Poor Mr. Hoover! Unable to live an authentic life, psychologically devastated and interpersonally awkward even to the point of panic in social settings, he strives lifelong to make up for his weakness by being tough on … well, the "enemies of America." In stark contrast to his private emotional turmoil, Hoover's public face is portrayed as that of a patriotic, fervent protector of the nation who worked tirelessly against ignorance to save America from any number of evils – bootleggers, gangsters, criminals of all sort and, of course, the pervasive communist threat.

At a time when Congress would not see, in his mind, imminent ruin if communist infiltrators and instigators continued to be allowed free reign to immigrate and organize resistance, he insisted upon funding for a new, more powerful office, the Federal Bureau of Investigation, which he insisted should eventually host a card catalog of information on every American, much like the Library of Congress card catalog he claimed to have invented.

Clearly, the film attempted to make palatable the idea that government amassing secret droves of private data on citizens is a reasonable precaution – given the threat that, gosh, anyone could potentially be an evildoer and we must trust the government to keep us safe from our neighbors. No counter to this argument was presented in the film, nor was Hoover portrayed as being considered over the top in suggesting this draconian measure. It's just there – as if everyone agrees this is a fine idea.

The Palmer Raids of 1919-20, conducted in response to bombings directed at Attorney General Mitchell Palmer and others, wherein about 500 "communists" were deported (according to the movie) became Hoover's first opportunity to really show his strength, and in his mind a white-horse moment.

Never mind that the flyers left at the bomb sites – one of which DiCaprio holds up for a camera close-up shot – are quite obviously signed with the anarchist Circle-A symbol, or that Emma Goldman is referred to repeatedly as one of the communist immigrants creating havoc.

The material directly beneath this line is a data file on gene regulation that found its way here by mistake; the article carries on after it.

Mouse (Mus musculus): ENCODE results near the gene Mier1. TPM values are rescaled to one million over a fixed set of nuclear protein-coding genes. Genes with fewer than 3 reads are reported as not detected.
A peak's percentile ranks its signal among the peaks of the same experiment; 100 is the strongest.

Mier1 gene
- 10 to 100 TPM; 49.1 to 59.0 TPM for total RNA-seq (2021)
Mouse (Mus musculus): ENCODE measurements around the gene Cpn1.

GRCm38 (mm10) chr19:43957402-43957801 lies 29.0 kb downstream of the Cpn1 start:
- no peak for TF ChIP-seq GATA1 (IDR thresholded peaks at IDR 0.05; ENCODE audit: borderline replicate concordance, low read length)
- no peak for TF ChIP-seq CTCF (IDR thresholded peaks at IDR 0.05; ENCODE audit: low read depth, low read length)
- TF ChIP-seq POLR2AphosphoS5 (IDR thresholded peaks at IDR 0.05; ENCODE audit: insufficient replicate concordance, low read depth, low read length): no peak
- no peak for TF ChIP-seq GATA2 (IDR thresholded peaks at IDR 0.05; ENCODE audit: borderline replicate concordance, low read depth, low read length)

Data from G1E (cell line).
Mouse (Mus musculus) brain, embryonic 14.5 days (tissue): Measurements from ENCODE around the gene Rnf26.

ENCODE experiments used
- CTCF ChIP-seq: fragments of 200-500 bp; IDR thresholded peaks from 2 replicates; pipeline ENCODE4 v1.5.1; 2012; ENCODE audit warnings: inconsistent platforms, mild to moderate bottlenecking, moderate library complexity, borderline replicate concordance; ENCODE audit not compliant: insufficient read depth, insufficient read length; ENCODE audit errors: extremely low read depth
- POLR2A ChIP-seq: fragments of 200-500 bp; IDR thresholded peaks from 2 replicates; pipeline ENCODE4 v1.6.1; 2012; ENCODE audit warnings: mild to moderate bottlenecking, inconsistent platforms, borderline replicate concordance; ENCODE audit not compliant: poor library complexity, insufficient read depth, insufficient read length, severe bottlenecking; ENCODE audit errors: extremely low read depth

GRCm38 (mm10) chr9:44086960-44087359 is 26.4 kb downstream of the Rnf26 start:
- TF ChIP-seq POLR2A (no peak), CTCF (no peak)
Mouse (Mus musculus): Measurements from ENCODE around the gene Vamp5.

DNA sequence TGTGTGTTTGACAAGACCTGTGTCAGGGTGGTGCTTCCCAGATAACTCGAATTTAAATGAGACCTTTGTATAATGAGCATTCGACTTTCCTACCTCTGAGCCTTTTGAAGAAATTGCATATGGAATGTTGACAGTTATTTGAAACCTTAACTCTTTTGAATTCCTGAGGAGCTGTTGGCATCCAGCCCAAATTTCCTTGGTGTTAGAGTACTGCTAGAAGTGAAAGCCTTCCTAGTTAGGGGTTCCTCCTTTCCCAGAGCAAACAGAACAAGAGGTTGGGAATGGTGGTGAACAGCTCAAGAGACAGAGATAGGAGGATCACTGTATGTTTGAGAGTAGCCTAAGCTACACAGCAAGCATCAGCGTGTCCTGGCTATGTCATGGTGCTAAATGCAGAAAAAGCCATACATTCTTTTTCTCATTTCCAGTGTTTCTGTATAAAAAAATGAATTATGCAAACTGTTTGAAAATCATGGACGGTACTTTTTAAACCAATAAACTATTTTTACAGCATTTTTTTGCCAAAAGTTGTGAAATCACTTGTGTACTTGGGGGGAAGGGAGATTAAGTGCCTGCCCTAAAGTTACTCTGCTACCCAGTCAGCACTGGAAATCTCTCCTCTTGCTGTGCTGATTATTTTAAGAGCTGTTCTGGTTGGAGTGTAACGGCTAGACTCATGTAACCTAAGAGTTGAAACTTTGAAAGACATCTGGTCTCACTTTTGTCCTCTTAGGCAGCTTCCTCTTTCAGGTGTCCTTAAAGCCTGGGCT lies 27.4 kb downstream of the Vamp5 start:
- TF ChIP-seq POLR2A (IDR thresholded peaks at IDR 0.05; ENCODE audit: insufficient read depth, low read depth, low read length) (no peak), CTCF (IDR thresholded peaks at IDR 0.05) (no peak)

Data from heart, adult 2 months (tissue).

Of course, how many Americans would relate to the message if Hoover was opposing "anarchists?" They've been conditioned to fear communists for decades, and the movie wants to use an understandable "enemy" for American viewers. It's really making a sly argument for the US military-industrial complex and the 7-8 shooting wars in which it is now involved.

Later on, Hoover gives an impassioned plea to Congress for increased Bureau funding and authority. He tells the congressional committee, essentially, 'We must stop the immigration of these radical elements who want to come in to our country to destroy it. '

At that point, one yawning, bored viewer heard a very audible, "Yeah! That's right! There's not many men who will do that!", from a couple in the row just behind. That message – "We've got to kill 'them' over there before they come destroy us in our Homeland" – certainly seemed to resonate with them.

No reason to look into the reason for dissent or resistance. The authority said they're dangerous and so they are. Go kill them over there… thank God for men like him. The takeaway message from this grand silver screen epic? Thank God for J. Edgar – and all those who have come after him in positions of power who display such courage.

That such notables as Eastwood, DiCaprio and producer Brian Grazer would bring such a film to the screen without marketing it as a fictional account of this American authoritarian's personal life causes us to ponder their motives – and wonder who encouraged them to act to the benefit of the larger power elite and its enablers and associates.

After Thoughts

What is pehaps most discouraging about this epic is reviewer responses. We couldn't find any that questioned the basic constitutional premise of the FBI to begin with. A surprising number were caustic about the movement and about the FBI's brief generally, but it still doesn't seem to occur to people that they are living in a fundamentally lawless and authoritarian society. Can we get a refund?